My ex husband, Larry Kaiser, was a young litigation attorney in New York City in 1979. His law firm assigned Pro Bono Appeals cases to junior associates as part of a public service program.

Larry was given the appeal of a defendant, Eric Michaels, who had been convicted, in a second trial, of rape, sodomy, robbery and burglary. His first trial had been declared a mistrial. It was clear that the defendant was rightfully convicted. He had definitely done it. So Larry had to look for a procedural irregularity that he could exploit to try to get the conviction overturned on appeal. That was his job, unsavory as it was.

Larry discovered that the trial judge, Judge Arnold Fraiman, had declared a mistrial for a questionable reason – he and several jurors were scheduled to leave on vacations. I believe the judge even had his wife and his packed suitcases in the courtroom. If this was seen as an abuse of discretion by the appellate court, it would invalidate the guilty verdict of the second trial. The entire second trial would be considered invalid as a violation of double jeopardy. You can only be tried once for any crime or crimes.

Larry was drowning in work so I helped him write this Pro Bono brief. It was very much a joint effort. I was practicing law at a small New York City law firm at the time. We won the appeals case and Eric Michaels was released from prison.

One morning shortly after the appellate verdict was rendered, I was getting out of bed and I heard Larry yelling from the living room. He had just opened the New York Times and found his case on the front page! The misconduct of Judge Fraiman was considered a big enough deal to warrant a prominent story. This was particularly true because his misconduct resulted in the release of a convicted rapist. The District Attorney of New York had described Eric Michaels’ crimes as some of the more vicious crimes prosecuted by the state in years.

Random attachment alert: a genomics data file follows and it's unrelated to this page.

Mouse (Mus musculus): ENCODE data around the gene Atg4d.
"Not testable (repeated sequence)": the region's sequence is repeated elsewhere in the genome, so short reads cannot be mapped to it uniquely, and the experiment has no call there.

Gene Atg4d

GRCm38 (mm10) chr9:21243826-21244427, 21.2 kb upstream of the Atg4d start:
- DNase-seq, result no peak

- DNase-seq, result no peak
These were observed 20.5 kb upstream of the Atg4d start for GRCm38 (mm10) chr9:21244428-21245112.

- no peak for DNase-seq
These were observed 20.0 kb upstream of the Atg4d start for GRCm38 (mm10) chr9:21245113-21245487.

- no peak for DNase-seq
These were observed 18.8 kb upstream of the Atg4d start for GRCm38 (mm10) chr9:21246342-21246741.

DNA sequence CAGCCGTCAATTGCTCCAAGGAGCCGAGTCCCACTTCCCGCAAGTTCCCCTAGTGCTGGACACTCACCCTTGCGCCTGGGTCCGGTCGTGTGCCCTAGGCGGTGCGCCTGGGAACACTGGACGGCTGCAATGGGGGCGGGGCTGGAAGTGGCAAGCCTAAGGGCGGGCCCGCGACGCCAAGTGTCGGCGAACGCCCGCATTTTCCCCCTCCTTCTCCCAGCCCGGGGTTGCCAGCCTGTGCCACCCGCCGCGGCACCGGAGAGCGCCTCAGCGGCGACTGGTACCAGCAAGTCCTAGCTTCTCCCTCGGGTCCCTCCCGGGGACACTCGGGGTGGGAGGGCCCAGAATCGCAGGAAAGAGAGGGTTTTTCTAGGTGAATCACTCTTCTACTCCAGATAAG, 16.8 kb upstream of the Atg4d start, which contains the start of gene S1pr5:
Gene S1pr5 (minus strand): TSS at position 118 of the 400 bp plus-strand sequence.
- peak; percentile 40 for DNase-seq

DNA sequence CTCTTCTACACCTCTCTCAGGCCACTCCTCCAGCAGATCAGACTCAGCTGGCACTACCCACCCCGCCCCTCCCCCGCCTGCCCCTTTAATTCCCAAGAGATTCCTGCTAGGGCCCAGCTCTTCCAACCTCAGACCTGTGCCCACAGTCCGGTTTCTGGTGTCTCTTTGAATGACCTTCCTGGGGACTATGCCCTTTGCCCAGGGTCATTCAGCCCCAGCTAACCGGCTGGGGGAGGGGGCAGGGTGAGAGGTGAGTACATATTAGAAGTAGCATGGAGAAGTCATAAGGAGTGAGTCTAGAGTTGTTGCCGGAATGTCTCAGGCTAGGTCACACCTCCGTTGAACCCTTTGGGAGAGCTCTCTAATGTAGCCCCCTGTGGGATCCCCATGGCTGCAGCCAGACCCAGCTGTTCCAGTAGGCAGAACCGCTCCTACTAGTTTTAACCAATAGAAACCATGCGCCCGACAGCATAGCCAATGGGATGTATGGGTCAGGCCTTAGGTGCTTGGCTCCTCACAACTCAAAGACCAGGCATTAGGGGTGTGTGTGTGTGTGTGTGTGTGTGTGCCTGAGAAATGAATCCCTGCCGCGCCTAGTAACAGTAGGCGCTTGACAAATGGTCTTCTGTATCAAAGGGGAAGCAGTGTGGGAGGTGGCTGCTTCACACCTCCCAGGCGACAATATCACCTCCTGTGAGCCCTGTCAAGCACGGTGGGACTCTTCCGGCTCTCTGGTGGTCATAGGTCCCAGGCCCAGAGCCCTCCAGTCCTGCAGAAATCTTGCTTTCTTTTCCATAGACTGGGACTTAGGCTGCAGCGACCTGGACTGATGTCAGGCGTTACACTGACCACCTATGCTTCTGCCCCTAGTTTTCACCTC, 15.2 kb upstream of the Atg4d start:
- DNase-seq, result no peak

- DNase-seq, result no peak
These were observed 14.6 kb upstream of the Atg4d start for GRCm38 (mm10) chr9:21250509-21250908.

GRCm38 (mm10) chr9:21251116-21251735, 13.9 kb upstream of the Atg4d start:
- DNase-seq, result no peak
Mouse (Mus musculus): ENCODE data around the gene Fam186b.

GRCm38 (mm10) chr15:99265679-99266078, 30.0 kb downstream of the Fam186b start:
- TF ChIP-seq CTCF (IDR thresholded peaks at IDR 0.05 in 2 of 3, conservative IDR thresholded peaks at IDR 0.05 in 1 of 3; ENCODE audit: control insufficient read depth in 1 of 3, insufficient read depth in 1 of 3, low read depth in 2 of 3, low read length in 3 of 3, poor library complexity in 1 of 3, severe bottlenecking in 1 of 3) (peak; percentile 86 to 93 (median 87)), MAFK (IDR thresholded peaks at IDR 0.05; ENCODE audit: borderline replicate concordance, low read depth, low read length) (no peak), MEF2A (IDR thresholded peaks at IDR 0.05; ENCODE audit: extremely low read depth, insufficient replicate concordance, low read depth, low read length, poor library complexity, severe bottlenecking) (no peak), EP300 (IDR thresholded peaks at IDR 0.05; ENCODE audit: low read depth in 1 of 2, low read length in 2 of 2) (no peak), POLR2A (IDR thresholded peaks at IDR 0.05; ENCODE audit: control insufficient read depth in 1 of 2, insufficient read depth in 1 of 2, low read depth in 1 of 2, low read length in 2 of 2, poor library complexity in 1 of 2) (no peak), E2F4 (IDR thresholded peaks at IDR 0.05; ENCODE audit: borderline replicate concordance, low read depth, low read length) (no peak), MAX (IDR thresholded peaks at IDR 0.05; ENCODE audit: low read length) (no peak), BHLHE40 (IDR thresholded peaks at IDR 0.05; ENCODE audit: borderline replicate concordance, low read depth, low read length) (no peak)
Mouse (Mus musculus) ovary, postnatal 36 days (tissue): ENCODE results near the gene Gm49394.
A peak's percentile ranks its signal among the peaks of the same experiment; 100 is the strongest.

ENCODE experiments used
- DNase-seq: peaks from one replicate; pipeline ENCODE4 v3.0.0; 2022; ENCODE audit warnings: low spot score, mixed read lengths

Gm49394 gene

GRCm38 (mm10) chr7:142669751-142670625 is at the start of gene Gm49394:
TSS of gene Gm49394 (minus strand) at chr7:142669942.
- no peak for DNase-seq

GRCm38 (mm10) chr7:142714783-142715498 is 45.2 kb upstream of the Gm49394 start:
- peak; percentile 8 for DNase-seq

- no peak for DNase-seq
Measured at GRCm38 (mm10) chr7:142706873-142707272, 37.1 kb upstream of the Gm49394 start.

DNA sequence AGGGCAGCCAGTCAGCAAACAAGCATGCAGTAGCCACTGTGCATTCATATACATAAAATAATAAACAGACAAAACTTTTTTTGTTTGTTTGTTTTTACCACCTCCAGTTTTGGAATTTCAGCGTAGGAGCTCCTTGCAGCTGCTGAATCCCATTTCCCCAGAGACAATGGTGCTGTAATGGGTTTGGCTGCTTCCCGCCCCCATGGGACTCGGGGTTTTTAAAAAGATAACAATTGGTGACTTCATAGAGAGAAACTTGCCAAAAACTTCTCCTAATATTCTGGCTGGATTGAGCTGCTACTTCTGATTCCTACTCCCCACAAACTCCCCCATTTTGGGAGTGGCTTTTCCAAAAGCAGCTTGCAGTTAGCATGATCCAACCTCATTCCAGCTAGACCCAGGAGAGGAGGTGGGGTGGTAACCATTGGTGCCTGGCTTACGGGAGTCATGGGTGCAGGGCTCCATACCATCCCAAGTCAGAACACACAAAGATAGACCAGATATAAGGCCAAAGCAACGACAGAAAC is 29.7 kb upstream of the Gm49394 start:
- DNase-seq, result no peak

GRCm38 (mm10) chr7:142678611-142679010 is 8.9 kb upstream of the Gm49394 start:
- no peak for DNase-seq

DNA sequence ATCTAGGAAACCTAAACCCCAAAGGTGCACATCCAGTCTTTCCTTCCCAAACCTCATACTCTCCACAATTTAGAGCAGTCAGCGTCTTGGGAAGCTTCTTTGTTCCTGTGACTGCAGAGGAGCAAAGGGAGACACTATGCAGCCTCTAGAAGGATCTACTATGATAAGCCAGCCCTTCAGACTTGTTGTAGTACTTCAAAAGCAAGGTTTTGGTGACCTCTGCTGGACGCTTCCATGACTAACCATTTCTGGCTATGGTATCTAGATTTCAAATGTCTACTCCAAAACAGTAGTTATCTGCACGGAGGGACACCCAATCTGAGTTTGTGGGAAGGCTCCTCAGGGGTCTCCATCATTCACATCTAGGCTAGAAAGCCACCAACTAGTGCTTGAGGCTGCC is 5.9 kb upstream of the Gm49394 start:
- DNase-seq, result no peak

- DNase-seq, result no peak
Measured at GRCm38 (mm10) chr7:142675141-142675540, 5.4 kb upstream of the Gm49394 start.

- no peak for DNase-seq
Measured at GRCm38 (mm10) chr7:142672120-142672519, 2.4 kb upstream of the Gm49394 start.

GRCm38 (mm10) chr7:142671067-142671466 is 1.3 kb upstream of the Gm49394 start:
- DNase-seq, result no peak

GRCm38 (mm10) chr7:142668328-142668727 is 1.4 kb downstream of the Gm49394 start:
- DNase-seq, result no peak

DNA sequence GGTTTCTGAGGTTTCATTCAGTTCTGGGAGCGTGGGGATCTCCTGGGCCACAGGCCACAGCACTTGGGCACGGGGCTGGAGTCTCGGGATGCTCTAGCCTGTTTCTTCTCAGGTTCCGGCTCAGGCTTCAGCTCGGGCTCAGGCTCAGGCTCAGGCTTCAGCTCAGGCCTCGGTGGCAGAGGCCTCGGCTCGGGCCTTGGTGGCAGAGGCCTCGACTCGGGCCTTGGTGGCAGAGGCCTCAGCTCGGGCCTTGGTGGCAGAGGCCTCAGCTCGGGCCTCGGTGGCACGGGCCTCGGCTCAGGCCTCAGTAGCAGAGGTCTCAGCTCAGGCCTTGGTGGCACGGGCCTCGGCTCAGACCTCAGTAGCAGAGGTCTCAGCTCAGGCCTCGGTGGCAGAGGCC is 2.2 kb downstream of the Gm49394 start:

Judge Fraiman was now in the spotlight. Larry was interviewed by several newspapers. Over the next few days, reporters dug into the Judge’s prior cases. And they discovered that the exact same thing had happened before. Judge Fraiman had previously declared a mistrial for the same reason – he was due to leave on vacation. His prior mistrial declaration had also been considered inappropriate by an appellate court. And again, an appellate court had released another guilty defendant back onto the streets because of Judge Fraiman’s actions in court.

This was now a really big judicial scandal. The story stayed in the news for a while and destroyed Judge Fraiman’s reputation. I think he may have been censured by the judiciary or by the Bar Association.

Larry always had mixed feelings about this case. He had a major legal success and got his name in the New York Times. On the other hand, he helped get a rapist released from jail. This is often the plight of lawyers in the criminal field.

It was also a prime reason I didn’t go into criminal law. Winning isn’t everything.


    1. That’s part of your training as a lawyer! It’s part of the job if you’re a criminal attorney. That’s why some people refuse to practice criminal law and others decide to become prosecutors. That way you never have to defend anyone who’s guilty. You just get to prosecute people who might be innocent!

      Liked by 1 person

    1. In criminal law, you could work as a prosecutor and go after criminals. That solves the defending a guilty man problem.


    1. I think that a year or so later, we found out that the guy had raped another woman! It was really awful. But we did uncover an inappropriate practice by a judge that could effect lots of people.

      Liked by 1 person

  1. Ellin, this sounds like a Jack McCoy “ripped from the headlines”, “Law And Order” episode. WOW!! It must have been very difficult for Larry and you to resolve this one. BTW: Larry reminds me a bit of a young Elliot Gould.


    1. It actually felt like we were living through a TV crime series episode! It wasn’t difficult to decide if we SHOULD defend this guy – that’s part of the job. The hard part was getting over the guilt of having helped release a dangerous rapist back into the community.


  2. He does look like a young Elliot Gould. I’m with you. I couldn’t live with letting a vicious nasty type out of jail, it would eat at my conscience forever. I couldn’t do criminal law ever! Just sayin I’m with you. not a hope in hell.


    1. In criminal law you can also be a prosecutor and put criminals away. Then you get to feel guilty about putting innocent people in jail!


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